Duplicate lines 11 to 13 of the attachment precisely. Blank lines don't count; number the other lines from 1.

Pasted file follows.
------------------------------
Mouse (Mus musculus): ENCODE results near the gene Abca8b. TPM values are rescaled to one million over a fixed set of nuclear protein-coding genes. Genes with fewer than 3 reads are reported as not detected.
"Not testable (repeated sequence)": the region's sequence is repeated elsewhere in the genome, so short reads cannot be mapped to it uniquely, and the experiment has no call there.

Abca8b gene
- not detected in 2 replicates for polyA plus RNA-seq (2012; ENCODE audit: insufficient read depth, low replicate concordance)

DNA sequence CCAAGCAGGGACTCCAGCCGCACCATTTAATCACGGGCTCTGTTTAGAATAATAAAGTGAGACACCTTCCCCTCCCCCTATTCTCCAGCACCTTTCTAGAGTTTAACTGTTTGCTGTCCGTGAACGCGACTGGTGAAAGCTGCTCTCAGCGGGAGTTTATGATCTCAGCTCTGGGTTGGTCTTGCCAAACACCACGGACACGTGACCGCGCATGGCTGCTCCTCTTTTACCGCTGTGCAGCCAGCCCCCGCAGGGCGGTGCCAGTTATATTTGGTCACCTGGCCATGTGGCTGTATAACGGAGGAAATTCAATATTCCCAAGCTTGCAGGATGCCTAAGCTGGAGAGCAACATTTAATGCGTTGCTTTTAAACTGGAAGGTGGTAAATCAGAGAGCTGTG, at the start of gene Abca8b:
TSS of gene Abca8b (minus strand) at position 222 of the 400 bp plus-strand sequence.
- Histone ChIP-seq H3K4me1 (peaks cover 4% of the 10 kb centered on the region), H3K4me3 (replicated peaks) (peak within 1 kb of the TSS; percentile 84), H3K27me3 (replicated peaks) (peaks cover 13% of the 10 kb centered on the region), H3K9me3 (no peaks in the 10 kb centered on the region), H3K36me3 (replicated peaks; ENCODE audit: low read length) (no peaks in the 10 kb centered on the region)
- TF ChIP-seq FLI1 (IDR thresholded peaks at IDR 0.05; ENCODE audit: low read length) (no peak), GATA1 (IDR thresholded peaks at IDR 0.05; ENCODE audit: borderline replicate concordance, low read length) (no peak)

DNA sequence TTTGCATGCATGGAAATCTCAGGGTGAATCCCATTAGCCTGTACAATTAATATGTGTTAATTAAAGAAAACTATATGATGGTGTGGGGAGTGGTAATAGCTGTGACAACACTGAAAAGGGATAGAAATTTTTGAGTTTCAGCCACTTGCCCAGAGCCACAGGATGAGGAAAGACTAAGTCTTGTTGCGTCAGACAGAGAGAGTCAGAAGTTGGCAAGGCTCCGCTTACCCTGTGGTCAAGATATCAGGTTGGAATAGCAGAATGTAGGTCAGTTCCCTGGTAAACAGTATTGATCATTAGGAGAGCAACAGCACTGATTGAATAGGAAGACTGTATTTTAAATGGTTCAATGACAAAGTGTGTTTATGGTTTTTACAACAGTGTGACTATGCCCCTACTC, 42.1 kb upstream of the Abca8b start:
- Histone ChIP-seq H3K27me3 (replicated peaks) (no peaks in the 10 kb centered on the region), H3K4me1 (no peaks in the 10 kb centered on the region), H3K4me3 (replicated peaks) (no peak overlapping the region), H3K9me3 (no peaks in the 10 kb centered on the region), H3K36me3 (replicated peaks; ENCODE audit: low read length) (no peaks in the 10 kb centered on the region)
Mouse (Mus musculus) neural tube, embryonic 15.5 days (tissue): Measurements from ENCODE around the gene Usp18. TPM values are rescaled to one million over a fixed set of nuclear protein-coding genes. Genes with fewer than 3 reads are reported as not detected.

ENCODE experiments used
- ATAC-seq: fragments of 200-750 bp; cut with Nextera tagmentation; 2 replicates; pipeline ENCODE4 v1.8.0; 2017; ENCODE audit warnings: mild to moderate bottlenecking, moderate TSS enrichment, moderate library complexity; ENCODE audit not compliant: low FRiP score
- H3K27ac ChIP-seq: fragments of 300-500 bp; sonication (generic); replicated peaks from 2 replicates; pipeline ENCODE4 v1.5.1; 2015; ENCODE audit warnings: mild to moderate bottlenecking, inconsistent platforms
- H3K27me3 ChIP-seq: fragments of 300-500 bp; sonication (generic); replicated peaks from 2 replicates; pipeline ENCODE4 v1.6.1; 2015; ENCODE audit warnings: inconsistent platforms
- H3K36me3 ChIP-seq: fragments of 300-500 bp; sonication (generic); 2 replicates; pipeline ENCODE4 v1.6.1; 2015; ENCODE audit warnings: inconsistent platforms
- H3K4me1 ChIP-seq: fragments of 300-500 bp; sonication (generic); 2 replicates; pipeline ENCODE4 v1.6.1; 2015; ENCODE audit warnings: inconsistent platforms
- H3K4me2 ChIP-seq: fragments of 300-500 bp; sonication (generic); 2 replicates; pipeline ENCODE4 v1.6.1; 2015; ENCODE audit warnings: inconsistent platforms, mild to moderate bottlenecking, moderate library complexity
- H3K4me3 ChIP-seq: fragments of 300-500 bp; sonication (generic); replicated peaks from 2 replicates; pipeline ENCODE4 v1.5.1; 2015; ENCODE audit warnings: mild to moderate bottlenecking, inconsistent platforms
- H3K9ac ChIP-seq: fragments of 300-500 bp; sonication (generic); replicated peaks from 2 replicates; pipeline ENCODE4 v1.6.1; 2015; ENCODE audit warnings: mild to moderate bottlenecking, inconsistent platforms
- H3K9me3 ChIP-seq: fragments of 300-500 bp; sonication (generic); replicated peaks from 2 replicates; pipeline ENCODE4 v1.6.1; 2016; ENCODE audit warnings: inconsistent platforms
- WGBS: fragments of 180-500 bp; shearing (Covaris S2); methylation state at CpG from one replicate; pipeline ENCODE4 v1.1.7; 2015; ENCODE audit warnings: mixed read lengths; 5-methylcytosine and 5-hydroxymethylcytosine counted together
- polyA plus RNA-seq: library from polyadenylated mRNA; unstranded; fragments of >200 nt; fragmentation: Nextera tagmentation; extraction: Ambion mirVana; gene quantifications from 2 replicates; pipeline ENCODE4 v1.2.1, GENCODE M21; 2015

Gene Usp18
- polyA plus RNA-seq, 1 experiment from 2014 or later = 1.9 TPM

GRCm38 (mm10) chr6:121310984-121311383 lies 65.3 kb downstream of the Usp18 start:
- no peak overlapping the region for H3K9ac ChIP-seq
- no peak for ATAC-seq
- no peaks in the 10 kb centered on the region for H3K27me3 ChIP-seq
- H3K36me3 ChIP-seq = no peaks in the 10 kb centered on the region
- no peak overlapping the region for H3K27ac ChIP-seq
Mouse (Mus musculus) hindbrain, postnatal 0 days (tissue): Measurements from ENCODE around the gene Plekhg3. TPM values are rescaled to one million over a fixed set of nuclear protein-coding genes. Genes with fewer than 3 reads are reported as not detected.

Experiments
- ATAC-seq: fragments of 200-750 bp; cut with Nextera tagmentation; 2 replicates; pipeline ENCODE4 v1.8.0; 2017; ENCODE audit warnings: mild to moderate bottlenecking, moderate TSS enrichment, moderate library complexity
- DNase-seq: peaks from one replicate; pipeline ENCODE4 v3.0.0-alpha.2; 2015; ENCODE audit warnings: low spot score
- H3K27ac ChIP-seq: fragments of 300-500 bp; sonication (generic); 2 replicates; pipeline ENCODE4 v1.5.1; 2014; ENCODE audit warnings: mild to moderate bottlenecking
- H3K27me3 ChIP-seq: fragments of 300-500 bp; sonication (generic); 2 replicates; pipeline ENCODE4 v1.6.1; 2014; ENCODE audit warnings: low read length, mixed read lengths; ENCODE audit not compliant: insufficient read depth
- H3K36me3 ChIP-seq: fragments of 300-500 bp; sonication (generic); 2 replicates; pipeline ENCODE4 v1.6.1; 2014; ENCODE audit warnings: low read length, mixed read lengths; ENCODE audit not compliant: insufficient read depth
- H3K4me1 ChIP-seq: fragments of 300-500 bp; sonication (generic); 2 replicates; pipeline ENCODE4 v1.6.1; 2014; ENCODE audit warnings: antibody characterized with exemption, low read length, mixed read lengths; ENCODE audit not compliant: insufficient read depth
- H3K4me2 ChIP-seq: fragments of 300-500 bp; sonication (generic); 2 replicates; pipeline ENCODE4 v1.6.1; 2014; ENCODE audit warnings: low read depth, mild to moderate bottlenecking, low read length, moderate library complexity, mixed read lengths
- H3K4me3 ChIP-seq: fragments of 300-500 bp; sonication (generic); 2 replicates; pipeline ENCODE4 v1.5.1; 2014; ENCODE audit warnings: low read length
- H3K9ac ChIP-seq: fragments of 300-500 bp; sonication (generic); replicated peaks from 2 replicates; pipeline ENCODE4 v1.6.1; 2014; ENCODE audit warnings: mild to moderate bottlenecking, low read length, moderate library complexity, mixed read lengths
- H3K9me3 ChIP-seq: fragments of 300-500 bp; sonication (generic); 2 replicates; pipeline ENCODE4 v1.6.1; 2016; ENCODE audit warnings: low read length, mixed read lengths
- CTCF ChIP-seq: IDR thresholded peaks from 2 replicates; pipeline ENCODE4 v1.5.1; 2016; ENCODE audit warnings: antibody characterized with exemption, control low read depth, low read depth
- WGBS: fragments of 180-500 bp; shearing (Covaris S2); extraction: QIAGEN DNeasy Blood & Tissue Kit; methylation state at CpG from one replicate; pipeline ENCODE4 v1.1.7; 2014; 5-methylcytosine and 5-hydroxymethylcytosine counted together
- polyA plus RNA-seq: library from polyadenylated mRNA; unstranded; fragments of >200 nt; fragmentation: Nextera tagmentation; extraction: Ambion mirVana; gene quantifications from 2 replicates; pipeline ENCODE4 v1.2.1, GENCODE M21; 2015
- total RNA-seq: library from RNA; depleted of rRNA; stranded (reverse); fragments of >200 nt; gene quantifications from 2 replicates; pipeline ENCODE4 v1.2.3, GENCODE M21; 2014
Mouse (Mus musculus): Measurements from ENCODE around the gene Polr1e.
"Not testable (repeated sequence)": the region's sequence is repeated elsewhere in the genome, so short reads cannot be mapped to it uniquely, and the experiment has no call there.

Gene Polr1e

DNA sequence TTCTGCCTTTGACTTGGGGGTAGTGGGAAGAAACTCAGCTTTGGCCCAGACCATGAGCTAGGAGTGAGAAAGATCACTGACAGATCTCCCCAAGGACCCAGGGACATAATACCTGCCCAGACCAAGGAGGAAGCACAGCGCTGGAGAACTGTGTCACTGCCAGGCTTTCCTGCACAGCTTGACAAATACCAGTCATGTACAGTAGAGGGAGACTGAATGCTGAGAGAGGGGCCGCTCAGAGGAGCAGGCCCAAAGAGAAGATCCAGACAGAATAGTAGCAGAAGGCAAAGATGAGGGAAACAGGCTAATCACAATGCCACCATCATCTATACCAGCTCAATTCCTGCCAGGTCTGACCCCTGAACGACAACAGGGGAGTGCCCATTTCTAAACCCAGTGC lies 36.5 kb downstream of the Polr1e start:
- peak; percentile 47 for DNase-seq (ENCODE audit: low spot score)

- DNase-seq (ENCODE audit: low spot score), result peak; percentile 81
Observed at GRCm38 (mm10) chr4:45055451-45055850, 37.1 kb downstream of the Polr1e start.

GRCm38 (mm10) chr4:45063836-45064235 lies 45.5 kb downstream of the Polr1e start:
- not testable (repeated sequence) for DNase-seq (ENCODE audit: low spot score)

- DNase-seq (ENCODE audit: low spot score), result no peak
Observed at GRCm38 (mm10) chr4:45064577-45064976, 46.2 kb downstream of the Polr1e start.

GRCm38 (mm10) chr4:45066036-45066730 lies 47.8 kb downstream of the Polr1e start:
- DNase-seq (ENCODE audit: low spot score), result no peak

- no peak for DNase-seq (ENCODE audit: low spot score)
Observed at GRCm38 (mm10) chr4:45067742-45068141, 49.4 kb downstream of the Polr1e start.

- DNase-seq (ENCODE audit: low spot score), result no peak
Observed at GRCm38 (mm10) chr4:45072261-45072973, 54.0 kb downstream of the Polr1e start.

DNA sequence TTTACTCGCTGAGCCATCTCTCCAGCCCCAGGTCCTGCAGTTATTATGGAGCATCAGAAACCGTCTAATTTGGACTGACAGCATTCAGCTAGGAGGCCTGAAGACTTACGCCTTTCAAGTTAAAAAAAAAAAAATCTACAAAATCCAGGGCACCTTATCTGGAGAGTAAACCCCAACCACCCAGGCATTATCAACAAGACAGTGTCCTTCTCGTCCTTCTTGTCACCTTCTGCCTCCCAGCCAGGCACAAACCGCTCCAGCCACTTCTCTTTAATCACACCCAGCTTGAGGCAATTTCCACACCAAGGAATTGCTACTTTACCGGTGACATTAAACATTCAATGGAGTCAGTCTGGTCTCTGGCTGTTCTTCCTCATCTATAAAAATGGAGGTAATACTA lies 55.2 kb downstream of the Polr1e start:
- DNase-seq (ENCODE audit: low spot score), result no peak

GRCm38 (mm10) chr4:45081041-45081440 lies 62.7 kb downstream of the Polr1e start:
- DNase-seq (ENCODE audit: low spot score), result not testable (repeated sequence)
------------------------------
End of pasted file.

Mouse (Mus musculus) neural tube, embryonic 15.5 days (tissue): Measurements from ENCODE around the gene Usp18. TPM values are rescaled to one million over a fixed set of nuclear protein-coding genes. Genes with fewer than 3 reads are reported as not detected.

ENCODE experiments used
- ATAC-seq: fragments of 200-750 bp; cut with Nextera tagmentation; 2 replicates; pipeline ENCODE4 v1.8.0; 2017; ENCODE audit warnings: mild to moderate bottlenecking, moderate TSS enrichment, moderate library complexity; ENCODE audit not compliant: low FRiP score